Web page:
Marijuana allergies a growing problem, study says
With marijuana use becoming increasingly common -- and legal for either medical or recreational use in a growing number of states -- doctors are warning about a little-known health risk: It's possible to be allergic to pot.
The authors of a new study say it's a problem we could start seeing more often. Their research, published this week in the journal Annals of Allergy, Asthma and Immunology, rounded up the medical evidence documenting cases of allergic reactions to the marijuana plant, also known by its Latin name Cannabis sativa. "Although still relatively uncommon," they write, "allergic disease associated with C sativa exposure and use has been reported with increased frequency."
Like most plant allergens, they note, cannabis pollen can cause symptoms like allergic rhinitis -- inflammation of the nasal passages accompanied by sneezing, congestion, itching and a runny nose -- along with eye inflammation and asthma.
The authors, allergy and immunology specialists Dr. Thad Ocampo and Dr. Tonya Rans, say that in people with allergies, just touching the plant can cause skin reactions such as hives, itching and puffiness or swelling around the eyes.
Exposure to marijuana smoke can also set off symptoms such as nasal congestion, sneezing, coughing, wheezing, bloodshot eyes and an itchy throat.
Another potential allergy risk comes from ingesting edible cannabis products. One patient cited in the study suffered a serious reaction after eating hemp seed-encrusted seafood and required antihistamines and a shot of epinephrine, an emergency treatment for potentially life-threatening allergic reactions including anaphylaxis. Later tests proved the patient was not allergic to seafood -- hemp seeds from the cannabis plant were the culprit.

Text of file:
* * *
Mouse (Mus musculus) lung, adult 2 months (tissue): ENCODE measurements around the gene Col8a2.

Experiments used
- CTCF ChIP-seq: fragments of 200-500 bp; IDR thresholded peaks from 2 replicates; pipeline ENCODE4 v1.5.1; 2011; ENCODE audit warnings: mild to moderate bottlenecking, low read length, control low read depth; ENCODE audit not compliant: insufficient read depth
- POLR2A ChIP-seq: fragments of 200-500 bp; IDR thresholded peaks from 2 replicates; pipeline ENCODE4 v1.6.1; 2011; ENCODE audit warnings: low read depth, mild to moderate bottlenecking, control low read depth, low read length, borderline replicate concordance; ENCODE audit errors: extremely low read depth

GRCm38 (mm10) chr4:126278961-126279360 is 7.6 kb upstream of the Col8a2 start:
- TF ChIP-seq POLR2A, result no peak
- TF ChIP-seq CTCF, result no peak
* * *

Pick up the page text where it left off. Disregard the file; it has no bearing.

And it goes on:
Even in people who don't use marijuana themselves, more widespread and open cultivation of the plant could lead to allergy problems. Cannabis pollen, which normally sheds in late summer and early autumn, is "very buoyant, allowing for distribution across many miles," the study says.
The study urged doctors to be aware of marijuana as a possible source of allergy symptoms when making a diagnosis. The authors note that as pot becomes legal in more places, "marijuana might become an increasingly relevant 'weed' for the allergist."
What advice do they have for patients who might be sensitive to marijuana? In a nutshell, just say no. "As with other allergens, avoidance is recommended," they write.
A person who does develop allergy symptoms from marijuana might be helped by treatment with antihistamines, intranasal steroids or nasal decongestants, they said. Those with a history of anaphylaxis, a severe whole-body allergic reaction that can include difficulty breathing or swallowing, were urged to keep a prescription epinephrine injector, like an EpiPen, on hand.
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